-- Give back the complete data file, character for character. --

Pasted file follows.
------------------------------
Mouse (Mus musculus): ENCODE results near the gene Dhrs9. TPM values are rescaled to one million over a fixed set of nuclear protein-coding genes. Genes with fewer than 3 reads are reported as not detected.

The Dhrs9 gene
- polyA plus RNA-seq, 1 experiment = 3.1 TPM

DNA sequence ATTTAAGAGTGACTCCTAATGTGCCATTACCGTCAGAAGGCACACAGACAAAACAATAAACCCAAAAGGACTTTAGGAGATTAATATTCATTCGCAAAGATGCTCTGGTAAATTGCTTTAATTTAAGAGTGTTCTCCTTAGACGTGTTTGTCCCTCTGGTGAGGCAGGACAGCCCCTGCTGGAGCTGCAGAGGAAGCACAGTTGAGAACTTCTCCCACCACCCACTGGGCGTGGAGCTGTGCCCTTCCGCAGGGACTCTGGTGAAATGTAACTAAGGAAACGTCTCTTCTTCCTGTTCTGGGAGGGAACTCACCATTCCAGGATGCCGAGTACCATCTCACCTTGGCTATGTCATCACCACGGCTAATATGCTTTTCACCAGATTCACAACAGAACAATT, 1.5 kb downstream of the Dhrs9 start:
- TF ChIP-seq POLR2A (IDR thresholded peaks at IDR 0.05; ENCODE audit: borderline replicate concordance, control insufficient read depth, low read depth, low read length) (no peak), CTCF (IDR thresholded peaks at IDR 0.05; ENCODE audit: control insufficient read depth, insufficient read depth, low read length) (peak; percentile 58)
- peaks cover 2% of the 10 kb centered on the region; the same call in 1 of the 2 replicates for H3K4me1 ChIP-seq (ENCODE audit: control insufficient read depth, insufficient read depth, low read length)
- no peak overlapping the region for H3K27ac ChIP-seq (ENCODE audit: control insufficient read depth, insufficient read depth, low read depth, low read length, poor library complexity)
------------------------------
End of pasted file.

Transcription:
Mouse (Mus musculus): ENCODE results near the gene Dhrs9. TPM values are rescaled to one million over a fixed set of nuclear protein-coding genes. Genes with fewer than 3 reads are reported as not detected.

The Dhrs9 gene
- polyA plus RNA-seq, 1 experiment = 3.1 TPM

DNA sequence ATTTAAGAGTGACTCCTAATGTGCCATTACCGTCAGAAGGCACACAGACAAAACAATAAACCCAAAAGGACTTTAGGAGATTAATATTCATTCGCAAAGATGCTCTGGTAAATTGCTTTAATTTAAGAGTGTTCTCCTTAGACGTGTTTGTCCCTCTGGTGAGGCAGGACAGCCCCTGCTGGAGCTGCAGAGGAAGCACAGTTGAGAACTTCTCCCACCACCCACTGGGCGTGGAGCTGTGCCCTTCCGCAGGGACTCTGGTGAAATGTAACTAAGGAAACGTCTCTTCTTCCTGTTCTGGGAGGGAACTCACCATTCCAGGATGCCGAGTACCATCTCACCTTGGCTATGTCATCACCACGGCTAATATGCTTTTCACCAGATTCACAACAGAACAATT, 1.5 kb downstream of the Dhrs9 start:
- TF ChIP-seq POLR2A (IDR thresholded peaks at IDR 0.05; ENCODE audit: borderline replicate concordance, control insufficient read depth, low read depth, low read length) (no peak), CTCF (IDR thresholded peaks at IDR 0.05; ENCODE audit: control insufficient read depth, insufficient read depth, low read length) (peak; percentile 58)
- peaks cover 2% of the 10 kb centered on the region; the same call in 1 of the 2 replicates for H3K4me1 ChIP-seq (ENCODE audit: control insufficient read depth, insufficient read depth, low read length)
- no peak overlapping the region for H3K27ac ChIP-seq (ENCODE audit: control insufficient read depth, insufficient read depth, low read depth, low read length, poor library complexity)